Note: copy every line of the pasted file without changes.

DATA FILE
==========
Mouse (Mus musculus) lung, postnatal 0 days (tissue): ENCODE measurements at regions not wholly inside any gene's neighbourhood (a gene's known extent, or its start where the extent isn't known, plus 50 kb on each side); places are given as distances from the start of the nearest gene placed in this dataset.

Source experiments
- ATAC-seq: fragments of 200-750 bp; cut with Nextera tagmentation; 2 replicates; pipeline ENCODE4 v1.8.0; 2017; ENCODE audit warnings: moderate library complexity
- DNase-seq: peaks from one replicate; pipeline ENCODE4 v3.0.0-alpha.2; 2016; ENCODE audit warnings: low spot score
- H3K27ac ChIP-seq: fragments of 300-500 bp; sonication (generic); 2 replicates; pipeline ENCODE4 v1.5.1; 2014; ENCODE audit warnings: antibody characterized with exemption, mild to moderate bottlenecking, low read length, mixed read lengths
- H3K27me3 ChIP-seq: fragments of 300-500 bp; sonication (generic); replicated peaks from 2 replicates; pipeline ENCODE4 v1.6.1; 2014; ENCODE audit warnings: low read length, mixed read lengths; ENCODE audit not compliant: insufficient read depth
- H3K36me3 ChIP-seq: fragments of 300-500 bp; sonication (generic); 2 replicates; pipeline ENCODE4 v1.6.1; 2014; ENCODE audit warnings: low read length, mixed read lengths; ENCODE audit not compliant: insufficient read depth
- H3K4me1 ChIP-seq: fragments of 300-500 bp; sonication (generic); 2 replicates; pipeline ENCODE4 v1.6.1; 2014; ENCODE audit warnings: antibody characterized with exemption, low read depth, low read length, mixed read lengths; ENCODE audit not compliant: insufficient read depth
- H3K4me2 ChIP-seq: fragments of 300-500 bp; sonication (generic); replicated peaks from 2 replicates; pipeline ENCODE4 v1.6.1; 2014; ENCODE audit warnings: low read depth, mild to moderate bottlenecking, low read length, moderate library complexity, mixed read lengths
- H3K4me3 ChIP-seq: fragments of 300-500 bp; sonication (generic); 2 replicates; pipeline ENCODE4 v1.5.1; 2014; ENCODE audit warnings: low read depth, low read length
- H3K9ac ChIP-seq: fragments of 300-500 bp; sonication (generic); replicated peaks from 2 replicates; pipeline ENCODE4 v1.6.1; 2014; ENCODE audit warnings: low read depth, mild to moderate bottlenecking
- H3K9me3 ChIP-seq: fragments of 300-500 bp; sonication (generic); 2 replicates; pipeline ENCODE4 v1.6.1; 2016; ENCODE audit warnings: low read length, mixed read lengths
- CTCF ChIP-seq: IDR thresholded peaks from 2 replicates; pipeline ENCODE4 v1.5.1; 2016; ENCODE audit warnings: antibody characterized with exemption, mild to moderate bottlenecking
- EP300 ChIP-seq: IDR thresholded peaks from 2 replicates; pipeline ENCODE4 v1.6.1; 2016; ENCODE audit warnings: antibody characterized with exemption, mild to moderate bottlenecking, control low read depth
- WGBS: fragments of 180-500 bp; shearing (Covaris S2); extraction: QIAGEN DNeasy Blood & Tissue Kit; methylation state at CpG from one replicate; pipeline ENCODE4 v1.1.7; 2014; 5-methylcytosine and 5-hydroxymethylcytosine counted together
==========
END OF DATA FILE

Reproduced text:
Mouse (Mus musculus) lung, postnatal 0 days (tissue): ENCODE measurements at regions not wholly inside any gene's neighbourhood (a gene's known extent, or its start where the extent isn't known, plus 50 kb on each side); places are given as distances from the start of the nearest gene placed in this dataset.

Source experiments
- ATAC-seq: fragments of 200-750 bp; cut with Nextera tagmentation; 2 replicates; pipeline ENCODE4 v1.8.0; 2017; ENCODE audit warnings: moderate library complexity
- DNase-seq: peaks from one replicate; pipeline ENCODE4 v3.0.0-alpha.2; 2016; ENCODE audit warnings: low spot score
- H3K27ac ChIP-seq: fragments of 300-500 bp; sonication (generic); 2 replicates; pipeline ENCODE4 v1.5.1; 2014; ENCODE audit warnings: antibody characterized with exemption, mild to moderate bottlenecking, low read length, mixed read lengths
- H3K27me3 ChIP-seq: fragments of 300-500 bp; sonication (generic); replicated peaks from 2 replicates; pipeline ENCODE4 v1.6.1; 2014; ENCODE audit warnings: low read length, mixed read lengths; ENCODE audit not compliant: insufficient read depth
- H3K36me3 ChIP-seq: fragments of 300-500 bp; sonication (generic); 2 replicates; pipeline ENCODE4 v1.6.1; 2014; ENCODE audit warnings: low read length, mixed read lengths; ENCODE audit not compliant: insufficient read depth
- H3K4me1 ChIP-seq: fragments of 300-500 bp; sonication (generic); 2 replicates; pipeline ENCODE4 v1.6.1; 2014; ENCODE audit warnings: antibody characterized with exemption, low read depth, low read length, mixed read lengths; ENCODE audit not compliant: insufficient read depth
- H3K4me2 ChIP-seq: fragments of 300-500 bp; sonication (generic); replicated peaks from 2 replicates; pipeline ENCODE4 v1.6.1; 2014; ENCODE audit warnings: low read depth, mild to moderate bottlenecking, low read length, moderate library complexity, mixed read lengths
- H3K4me3 ChIP-seq: fragments of 300-500 bp; sonication (generic); 2 replicates; pipeline ENCODE4 v1.5.1; 2014; ENCODE audit warnings: low read depth, low read length
- H3K9ac ChIP-seq: fragments of 300-500 bp; sonication (generic); replicated peaks from 2 replicates; pipeline ENCODE4 v1.6.1; 2014; ENCODE audit warnings: low read depth, mild to moderate bottlenecking
- H3K9me3 ChIP-seq: fragments of 300-500 bp; sonication (generic); 2 replicates; pipeline ENCODE4 v1.6.1; 2016; ENCODE audit warnings: low read length, mixed read lengths
- CTCF ChIP-seq: IDR thresholded peaks from 2 replicates; pipeline ENCODE4 v1.5.1; 2016; ENCODE audit warnings: antibody characterized with exemption, mild to moderate bottlenecking
- EP300 ChIP-seq: IDR thresholded peaks from 2 replicates; pipeline ENCODE4 v1.6.1; 2016; ENCODE audit warnings: antibody characterized with exemption, mild to moderate bottlenecking, control low read depth
- WGBS: fragments of 180-500 bp; shearing (Covaris S2); extraction: QIAGEN DNeasy Blood & Tissue Kit; methylation state at CpG from one replicate; pipeline ENCODE4 v1.1.7; 2014; 5-methylcytosine and 5-hydroxymethylcytosine counted together